Home / SmartTech / Immunai raises $ 20 million for AI that predicts an immune response

Immunai raises $ 20 million for AI that predicts an immune response

Immunai, a startup that develops a proprietary body of immune-centered human tissue analysis, has emerged from the hidden today at $ 20 million. The company will use the capital to drive the development of its technical and business functions and to hire new scientists, engineers and machine learning experts, a spokesman told VentureBeat.

New treatments such as gene cell therapies and cancer immunotherapies promise to revolutionize the field of medicine. However, the complexity of the immune system – trillions of cells divided into hundreds of types and states that interact with different systems and proteins – threatens to hamper research. In 1

999, one patient died in a study after an immune attack that was probably due to the presence of antibodies to a gene therapy virus – a death that experts believe has led to years of loss in the development of gene therapy . Immunai aims to prevent such errors with an AI that creates the immune profile.

Immunai was founded in December 2018 by CEO Noam Solomon, a former Harvard and MIT postdoctoral fellow, and CTO Luis Voloch, a MIT graduate and former machine learning engineer at Palantir. The two have teamed up with members of the Parker Institute, which is working with researchers to accelerate the development of immunotherapies – Danny Wells, a founding data scientist, and Ansuman Satpathy, a professor of cancer immunology – to pursue a platform that lights up Cell populations raises follow-up and pre-treatments.

Immunai’s technology derives over a terabyte of data from a single blood sample and profiles cells at a depth and size that the company claims is “unprecedented”. The samples are compared to a database using AI that maps data to hundreds of cell types and conditions and creates immune profiles based on highlighting various elements and properties.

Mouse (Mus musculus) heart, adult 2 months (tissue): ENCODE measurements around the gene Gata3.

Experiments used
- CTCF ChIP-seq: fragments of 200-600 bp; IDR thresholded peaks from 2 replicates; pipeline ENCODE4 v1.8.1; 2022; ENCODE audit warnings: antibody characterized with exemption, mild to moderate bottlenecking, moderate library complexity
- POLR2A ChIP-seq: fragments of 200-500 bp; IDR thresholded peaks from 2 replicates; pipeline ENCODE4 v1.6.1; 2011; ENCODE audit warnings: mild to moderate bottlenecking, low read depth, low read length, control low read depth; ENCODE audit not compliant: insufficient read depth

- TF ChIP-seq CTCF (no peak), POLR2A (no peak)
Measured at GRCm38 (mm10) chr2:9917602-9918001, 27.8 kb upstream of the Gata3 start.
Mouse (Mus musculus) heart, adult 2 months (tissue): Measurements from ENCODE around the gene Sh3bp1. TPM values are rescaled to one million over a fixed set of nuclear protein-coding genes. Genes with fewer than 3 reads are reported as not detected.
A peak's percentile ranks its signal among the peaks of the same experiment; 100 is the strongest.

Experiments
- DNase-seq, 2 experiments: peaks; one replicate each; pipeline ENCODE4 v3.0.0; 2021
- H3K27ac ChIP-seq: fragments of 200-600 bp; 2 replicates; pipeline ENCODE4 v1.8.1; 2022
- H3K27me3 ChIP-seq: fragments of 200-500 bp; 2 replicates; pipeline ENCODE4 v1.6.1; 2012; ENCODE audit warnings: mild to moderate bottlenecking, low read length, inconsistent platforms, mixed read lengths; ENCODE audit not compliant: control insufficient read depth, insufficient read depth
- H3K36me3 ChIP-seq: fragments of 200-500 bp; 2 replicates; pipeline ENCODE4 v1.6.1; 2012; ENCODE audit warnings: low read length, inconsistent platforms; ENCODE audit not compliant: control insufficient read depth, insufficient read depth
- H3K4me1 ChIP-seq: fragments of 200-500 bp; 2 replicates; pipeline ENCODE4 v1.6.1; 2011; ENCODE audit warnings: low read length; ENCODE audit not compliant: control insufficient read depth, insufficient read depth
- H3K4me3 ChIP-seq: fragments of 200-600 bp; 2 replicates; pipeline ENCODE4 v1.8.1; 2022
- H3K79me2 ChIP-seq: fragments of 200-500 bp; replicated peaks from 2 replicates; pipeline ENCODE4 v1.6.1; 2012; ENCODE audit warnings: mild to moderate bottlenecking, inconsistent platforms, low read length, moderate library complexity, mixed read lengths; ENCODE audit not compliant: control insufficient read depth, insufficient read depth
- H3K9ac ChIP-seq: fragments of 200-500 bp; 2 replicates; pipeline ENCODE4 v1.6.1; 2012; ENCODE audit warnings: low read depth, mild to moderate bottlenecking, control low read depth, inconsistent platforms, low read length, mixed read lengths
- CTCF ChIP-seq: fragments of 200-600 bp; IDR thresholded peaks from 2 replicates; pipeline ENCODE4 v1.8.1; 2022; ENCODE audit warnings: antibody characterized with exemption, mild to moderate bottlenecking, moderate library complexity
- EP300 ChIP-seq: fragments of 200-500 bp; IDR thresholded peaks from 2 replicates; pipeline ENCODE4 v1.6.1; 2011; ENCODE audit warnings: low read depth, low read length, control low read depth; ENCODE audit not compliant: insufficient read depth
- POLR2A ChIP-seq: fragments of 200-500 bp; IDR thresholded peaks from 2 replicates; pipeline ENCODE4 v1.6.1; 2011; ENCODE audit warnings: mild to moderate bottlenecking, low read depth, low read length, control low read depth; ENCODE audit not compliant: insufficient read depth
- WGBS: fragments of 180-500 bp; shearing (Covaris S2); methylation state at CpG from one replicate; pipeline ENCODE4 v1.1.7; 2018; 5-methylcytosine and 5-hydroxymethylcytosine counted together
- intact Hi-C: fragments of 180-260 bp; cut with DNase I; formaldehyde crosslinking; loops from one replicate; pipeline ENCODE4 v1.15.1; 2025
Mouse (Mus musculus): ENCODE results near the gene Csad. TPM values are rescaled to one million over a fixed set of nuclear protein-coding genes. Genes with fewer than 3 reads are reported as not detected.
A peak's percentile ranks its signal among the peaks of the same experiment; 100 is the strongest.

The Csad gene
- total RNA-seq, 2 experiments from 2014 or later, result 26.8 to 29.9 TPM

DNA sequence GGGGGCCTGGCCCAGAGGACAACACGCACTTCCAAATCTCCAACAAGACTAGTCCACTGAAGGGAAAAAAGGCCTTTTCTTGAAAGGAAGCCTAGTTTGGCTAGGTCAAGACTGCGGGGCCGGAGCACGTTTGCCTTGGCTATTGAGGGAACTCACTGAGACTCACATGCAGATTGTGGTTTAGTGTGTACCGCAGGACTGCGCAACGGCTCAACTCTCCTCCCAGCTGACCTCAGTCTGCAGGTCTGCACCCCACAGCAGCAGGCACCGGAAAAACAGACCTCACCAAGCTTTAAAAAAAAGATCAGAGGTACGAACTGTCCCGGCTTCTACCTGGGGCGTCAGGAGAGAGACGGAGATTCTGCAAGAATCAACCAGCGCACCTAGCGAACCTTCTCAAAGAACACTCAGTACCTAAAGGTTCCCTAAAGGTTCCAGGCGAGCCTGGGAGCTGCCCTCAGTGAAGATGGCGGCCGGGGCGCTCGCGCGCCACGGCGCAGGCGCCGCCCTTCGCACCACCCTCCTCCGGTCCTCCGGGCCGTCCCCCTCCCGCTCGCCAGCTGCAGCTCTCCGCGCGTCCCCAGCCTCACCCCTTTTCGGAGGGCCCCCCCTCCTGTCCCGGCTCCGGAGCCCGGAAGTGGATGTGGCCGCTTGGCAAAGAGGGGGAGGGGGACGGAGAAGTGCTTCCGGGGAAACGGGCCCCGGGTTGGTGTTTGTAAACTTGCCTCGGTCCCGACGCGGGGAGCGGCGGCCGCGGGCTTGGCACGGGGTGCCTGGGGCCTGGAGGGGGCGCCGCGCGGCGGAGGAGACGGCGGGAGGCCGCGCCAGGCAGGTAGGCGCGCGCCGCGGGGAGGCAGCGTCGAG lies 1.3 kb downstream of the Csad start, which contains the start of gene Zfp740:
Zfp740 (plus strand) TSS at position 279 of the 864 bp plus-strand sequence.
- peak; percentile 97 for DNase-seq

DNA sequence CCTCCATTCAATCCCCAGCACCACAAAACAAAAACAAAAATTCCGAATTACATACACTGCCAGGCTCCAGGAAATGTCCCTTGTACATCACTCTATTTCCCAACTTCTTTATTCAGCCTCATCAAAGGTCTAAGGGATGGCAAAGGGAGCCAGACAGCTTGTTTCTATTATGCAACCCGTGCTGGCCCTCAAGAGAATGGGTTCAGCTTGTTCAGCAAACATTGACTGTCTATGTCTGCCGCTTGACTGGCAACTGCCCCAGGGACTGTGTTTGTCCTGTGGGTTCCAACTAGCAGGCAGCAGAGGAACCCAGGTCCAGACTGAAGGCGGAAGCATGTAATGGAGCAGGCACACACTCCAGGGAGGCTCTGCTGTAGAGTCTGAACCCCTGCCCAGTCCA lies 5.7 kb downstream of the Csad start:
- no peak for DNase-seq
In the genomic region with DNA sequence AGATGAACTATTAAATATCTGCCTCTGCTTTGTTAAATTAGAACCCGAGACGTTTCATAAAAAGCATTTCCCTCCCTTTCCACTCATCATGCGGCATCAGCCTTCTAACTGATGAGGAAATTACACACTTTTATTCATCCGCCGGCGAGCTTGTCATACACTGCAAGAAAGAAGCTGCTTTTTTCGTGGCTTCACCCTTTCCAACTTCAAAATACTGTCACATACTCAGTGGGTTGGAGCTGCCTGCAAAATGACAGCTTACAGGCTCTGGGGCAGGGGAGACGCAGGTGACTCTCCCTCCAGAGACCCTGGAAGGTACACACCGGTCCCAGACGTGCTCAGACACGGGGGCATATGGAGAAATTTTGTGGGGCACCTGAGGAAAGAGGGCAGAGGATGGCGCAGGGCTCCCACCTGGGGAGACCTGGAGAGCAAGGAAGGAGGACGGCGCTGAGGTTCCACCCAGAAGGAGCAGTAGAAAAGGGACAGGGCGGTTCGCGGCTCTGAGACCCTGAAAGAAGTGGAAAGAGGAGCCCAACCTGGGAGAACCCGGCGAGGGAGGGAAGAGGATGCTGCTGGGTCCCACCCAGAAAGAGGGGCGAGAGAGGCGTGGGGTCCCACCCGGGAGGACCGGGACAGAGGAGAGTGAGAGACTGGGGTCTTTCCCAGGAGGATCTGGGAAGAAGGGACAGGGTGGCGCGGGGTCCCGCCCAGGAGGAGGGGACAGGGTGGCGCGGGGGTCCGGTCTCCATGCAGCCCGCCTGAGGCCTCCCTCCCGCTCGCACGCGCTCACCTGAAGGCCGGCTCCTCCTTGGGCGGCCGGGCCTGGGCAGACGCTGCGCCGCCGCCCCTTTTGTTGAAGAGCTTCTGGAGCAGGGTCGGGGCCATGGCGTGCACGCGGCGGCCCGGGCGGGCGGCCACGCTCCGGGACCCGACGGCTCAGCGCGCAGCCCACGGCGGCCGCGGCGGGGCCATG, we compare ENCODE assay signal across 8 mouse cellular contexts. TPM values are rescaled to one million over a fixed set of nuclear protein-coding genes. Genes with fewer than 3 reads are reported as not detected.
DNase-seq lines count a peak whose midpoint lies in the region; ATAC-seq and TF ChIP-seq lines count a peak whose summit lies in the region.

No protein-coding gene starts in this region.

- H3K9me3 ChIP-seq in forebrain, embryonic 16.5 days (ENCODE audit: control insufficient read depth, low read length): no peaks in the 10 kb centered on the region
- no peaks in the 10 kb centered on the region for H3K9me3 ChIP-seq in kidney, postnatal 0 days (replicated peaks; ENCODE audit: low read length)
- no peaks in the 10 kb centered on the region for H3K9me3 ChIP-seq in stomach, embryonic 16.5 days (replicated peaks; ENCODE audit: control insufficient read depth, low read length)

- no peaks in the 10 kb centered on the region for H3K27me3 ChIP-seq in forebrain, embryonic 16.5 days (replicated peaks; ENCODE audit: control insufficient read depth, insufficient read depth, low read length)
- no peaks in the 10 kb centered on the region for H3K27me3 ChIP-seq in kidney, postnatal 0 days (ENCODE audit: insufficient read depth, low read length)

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This approach is similar to that of Human Vaccines Project scientists working to identify biomarkers (i.e. indicators of certain disease states) that predict immune responses to vaccines and cell therapies. Elsewhere, Microsoft and the startup Adaptive Biotechnologies are collaborating to develop algorithms that create a “translational map” for cell receptors on antigens – pathogen molecules that trigger an immune response – and then map these antigens back to diseases.

Clinical trials have traditionally focused on testing thousands or even tens of thousands of subjects and collecting a limited amount of data each, but massive corpora and AI enable millions of data points to be collected about a single person. Solomon’s belief is that this will better uncover the mechanisms underlying disease. “If you only look at a specific disease or patient cohort, you get a restricted and isolated view of the immune system,” he said. “By using machine learning and applying it to our proprietary, diverse database of single sequencing data paired with extensive clinical data, our platform identifies common patterns that are not visible when looking at the narrower disease-specific view.”

The profiles could support the discovery of new biomarkers by recognizing changes in cell type and in state-specific expression. In a peer-reviewed study of the inhibition of a protein called Programmed Cell Death Protein 1 (PD-1 and CD279), which is located on the surface of cells and plays a role in regulating the response of the immune system, the immune Team revealed information about the origin of tumor-fighting T cells.

“Our mission is to map the immune system with neural networks and to transfer learning techniques that are based on sound immunological knowledge,” said Voloch. “We developed the tools and expertise to help every immuno-oncology and cell therapy researcher improve their work, increase the speed at which drugs are developed and marketed, while ensuring that the effects are understood. “

Immunai is headquartered in New York City and has offices in San Francisco and Tel Aviv. In addition to Satpathy and Wells, Dan Littman, professor of molecular immunology at New York University, is the third founding scientist.

Viola Group and TLV Partners led the start-up round.

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